29 January 2014
"Hi, this is 'Milky Way Galaxy Weather'. Here's your daily weather report...We couldn't ask for better weather on planet Zoltex. Right now, it's fifty degrees and clear. We're expecting orange skies throughout the day, with a small chance of methane rain during the night. This good weather can't last forever."
Could this be the future of weather reporting? You might have heard weather reports on the TV or radio. These use information collected by satellites surrounding the Earth to monitor our weather.
We have also sent spacecraft out into the Solar System which tell us about conditions on the surface of other planets and moons (for example, the Mars Express which is currently orbiting Mars). Now astronomers are starting to map the weather on other worlds well beyond our Solar System.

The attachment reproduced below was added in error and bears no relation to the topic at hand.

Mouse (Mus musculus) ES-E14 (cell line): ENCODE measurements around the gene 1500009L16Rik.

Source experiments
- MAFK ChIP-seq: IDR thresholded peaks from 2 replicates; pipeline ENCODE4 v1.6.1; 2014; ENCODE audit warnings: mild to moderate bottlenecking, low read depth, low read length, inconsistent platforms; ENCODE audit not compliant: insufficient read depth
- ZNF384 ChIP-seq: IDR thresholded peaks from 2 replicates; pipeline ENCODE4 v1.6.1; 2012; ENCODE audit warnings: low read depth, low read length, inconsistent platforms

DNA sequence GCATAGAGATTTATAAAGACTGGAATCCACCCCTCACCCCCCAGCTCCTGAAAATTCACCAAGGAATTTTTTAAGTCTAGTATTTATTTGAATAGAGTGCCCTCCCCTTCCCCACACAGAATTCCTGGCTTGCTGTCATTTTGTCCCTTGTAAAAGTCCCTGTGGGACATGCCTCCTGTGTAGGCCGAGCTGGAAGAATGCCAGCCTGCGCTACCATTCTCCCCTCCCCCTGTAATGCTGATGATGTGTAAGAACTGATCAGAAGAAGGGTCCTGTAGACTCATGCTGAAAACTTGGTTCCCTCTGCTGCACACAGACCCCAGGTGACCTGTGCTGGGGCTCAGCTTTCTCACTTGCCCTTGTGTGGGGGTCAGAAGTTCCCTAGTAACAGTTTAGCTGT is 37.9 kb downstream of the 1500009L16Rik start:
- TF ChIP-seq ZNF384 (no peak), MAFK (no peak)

Using very powerful telescopes, scientists have just created the first ever map of the weather on a brown dwarf! Using a clever technique astronomers were able to create a map of the dark and light patches on its surface. Soon, we will be able to watch cloud patterns form, evolve, and disappear — just like on Earth.
Brown dwarfs are called "failed stars" by some astronomers. Unlike stars such as our Sun, they never become hot enough for a nuclear fire to ignite in their hearts. .
This brown dwarf was discovered only as recently as this year. It is part of the third closest star system to the Earth, after Alpha Centauri and Barnard's star. Brown dwarfs are very useful for studying the atmospheres of young, giant planets which are similar, only brown dwarfs are much larger than planets.
Cool fact: Jupiter's 'Great Red Spot' is actually a giant hurricane known to have been roaring across the planet since at least 1831, and it might continue for many more centuries yet!